Paul Hyett, chairing his first council meeting as RIBA president, has pledged to introduce an 'open door policy'. And he wants to encourage vice-presidents to make greater efforts to attend regional meetings in an attempt to close the 'gap' which has been allowed to develop between Portland Place and the rest of the country.
Council should be mindful of the number of architects, many in practices of three people or fewer, who work 'in a very quiet way' in the regions, he said. Hyett aims to run regular surgeries once a week, where he will set time aside to hear from members directly.
Hyett also swore to attend all regional meetings, accompanied by RIBA chief executive Richard Hastilow, in a drive to understand local issues and bring them to bear on national policy. He also encouraged vice-presidents to attend regional meetings, especially at times when their field of expertise is represented on the agenda. 'There is a lot to do to close the gap that has unwittingly been allowed to grow between the regions and the HQ, ' said Hyett. 'The institute relies on the subscriptions of people around the country, and we must remember that.' Council member John Wright even proposed a change to the constitution to force vicepresidents to attend more local council meetings, while Rod Hackney argued that the regional agenda ought to be widened to include social initiatives to deal with the current racial unrest in northern English towns: 'Architects need to be brought into these areas to show what is possible. If the professions do not go into these areas, then the government will lose further control, ' he warned.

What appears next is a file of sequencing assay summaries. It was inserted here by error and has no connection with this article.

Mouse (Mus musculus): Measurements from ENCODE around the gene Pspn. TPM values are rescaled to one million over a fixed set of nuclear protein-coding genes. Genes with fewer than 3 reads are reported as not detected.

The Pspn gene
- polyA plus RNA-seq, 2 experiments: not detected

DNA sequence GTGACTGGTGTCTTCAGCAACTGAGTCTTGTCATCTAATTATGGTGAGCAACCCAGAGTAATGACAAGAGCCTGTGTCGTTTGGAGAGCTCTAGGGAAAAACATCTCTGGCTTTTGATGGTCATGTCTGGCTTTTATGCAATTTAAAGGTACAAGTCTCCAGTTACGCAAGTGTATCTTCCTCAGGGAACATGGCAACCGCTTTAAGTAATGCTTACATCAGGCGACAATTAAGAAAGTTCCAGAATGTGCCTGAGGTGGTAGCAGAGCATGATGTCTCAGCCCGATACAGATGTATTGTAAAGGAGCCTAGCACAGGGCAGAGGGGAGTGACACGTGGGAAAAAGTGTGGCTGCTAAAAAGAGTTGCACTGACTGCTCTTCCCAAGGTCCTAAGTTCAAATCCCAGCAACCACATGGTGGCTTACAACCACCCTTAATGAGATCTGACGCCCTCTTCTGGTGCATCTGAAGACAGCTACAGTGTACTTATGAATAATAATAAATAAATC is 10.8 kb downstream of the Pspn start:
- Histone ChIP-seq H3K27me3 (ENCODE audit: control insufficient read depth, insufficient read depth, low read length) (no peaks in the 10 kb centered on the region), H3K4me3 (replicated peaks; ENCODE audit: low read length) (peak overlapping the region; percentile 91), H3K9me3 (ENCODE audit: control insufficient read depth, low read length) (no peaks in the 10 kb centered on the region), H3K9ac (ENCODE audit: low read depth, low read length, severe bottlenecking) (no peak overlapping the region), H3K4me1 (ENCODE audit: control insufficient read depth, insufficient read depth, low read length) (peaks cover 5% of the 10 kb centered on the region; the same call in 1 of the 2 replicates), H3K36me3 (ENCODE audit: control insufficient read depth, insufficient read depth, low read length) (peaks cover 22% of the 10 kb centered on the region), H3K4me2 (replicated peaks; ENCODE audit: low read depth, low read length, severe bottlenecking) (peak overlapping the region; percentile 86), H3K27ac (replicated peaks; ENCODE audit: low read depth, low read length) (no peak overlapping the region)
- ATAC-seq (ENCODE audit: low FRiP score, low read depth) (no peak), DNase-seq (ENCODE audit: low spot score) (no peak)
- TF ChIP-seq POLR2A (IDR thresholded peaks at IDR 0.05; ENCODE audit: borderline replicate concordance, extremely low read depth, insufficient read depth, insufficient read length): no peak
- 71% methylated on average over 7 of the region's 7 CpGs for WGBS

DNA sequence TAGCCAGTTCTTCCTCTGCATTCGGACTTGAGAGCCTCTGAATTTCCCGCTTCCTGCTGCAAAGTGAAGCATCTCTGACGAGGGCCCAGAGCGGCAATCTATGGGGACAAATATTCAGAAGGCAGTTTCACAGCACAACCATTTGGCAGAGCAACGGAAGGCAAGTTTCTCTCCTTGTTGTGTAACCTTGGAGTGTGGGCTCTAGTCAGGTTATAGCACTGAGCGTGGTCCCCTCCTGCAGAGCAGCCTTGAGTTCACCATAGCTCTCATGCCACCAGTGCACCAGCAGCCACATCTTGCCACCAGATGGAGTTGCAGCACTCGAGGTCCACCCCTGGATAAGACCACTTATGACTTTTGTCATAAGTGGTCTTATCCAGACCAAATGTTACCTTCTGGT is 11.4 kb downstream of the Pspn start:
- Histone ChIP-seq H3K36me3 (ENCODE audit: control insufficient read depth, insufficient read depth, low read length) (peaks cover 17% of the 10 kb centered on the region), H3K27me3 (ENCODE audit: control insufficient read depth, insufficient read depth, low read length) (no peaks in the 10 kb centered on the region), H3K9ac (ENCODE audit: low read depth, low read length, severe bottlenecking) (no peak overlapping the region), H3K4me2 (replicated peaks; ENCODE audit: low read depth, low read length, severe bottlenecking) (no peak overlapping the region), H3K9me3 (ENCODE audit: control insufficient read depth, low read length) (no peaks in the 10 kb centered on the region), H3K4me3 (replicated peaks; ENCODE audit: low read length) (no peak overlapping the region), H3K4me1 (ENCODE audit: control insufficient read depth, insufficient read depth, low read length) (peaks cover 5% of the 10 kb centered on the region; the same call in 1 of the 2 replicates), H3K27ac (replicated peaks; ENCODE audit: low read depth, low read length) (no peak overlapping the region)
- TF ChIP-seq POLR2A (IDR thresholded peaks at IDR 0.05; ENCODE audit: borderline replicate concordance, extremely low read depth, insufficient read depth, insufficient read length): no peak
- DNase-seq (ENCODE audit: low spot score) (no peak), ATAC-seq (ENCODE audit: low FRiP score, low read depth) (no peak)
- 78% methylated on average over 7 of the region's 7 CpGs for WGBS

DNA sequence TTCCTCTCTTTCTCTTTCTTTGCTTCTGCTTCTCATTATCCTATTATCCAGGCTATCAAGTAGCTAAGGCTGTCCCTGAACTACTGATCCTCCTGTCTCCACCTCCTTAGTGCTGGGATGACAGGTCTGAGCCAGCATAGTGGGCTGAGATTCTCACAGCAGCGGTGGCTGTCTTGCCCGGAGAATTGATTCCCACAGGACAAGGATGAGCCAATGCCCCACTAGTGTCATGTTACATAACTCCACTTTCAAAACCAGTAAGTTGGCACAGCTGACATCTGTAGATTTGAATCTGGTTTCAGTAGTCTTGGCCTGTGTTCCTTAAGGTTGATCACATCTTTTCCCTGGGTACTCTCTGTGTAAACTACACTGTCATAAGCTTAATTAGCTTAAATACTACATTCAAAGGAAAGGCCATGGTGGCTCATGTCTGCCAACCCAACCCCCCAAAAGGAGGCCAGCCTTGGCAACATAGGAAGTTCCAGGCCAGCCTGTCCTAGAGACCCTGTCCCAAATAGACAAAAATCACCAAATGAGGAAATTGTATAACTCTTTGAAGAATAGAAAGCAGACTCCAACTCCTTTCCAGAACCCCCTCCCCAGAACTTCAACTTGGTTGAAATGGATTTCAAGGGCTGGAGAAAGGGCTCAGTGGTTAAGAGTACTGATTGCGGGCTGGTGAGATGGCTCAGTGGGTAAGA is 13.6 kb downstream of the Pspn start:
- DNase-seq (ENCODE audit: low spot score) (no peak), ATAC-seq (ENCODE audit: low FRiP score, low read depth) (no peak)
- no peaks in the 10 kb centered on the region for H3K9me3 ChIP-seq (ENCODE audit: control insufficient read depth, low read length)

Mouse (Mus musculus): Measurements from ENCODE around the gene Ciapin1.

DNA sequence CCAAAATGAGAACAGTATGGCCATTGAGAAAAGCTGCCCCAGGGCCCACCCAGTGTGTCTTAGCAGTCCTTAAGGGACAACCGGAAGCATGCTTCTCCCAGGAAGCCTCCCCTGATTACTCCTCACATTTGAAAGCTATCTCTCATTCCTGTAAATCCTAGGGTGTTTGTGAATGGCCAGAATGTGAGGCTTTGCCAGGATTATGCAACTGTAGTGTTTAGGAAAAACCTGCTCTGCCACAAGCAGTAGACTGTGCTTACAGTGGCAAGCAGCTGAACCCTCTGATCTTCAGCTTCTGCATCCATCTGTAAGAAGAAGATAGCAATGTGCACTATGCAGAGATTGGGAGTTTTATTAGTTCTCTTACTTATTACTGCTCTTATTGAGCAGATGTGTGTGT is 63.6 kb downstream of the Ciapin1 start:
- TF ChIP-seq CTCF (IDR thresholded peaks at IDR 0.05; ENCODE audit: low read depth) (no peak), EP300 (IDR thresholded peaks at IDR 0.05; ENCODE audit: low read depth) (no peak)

Hyett also pledged to build better 'bridges' with international members, encourage the profession to work with new procurement methods such as PFI (AJ 5.7.01) and encourage architecture schools to develop more vocational courses.
'There is too much emphasis on design and not enough on craft and management, ' he said. 'There is a significant amount of work to be done.'